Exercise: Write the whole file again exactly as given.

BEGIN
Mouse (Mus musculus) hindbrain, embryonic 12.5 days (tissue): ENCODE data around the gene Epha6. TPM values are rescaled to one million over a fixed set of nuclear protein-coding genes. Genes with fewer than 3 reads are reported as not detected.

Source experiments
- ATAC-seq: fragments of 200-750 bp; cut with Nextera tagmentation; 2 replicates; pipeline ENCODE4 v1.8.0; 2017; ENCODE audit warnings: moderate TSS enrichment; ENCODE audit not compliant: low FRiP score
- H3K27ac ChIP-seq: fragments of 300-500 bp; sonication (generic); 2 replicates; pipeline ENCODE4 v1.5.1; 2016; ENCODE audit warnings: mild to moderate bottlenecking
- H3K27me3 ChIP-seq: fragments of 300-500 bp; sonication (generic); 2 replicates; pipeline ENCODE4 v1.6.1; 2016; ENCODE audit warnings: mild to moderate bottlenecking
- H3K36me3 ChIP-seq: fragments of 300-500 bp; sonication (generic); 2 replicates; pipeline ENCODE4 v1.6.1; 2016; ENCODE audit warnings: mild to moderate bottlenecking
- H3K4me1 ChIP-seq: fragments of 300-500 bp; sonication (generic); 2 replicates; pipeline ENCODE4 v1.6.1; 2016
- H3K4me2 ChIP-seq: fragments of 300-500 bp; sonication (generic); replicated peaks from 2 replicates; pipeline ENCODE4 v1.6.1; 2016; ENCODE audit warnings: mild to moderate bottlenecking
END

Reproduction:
Mouse (Mus musculus) hindbrain, embryonic 12.5 days (tissue): ENCODE data around the gene Epha6. TPM values are rescaled to one million over a fixed set of nuclear protein-coding genes. Genes with fewer than 3 reads are reported as not detected.

Source experiments
- ATAC-seq: fragments of 200-750 bp; cut with Nextera tagmentation; 2 replicates; pipeline ENCODE4 v1.8.0; 2017; ENCODE audit warnings: moderate TSS enrichment; ENCODE audit not compliant: low FRiP score
- H3K27ac ChIP-seq: fragments of 300-500 bp; sonication (generic); 2 replicates; pipeline ENCODE4 v1.5.1; 2016; ENCODE audit warnings: mild to moderate bottlenecking
- H3K27me3 ChIP-seq: fragments of 300-500 bp; sonication (generic); 2 replicates; pipeline ENCODE4 v1.6.1; 2016; ENCODE audit warnings: mild to moderate bottlenecking
- H3K36me3 ChIP-seq: fragments of 300-500 bp; sonication (generic); 2 replicates; pipeline ENCODE4 v1.6.1; 2016; ENCODE audit warnings: mild to moderate bottlenecking
- H3K4me1 ChIP-seq: fragments of 300-500 bp; sonication (generic); 2 replicates; pipeline ENCODE4 v1.6.1; 2016
- H3K4me2 ChIP-seq: fragments of 300-500 bp; sonication (generic); replicated peaks from 2 replicates; pipeline ENCODE4 v1.6.1; 2016; ENCODE audit warnings: mild to moderate bottlenecking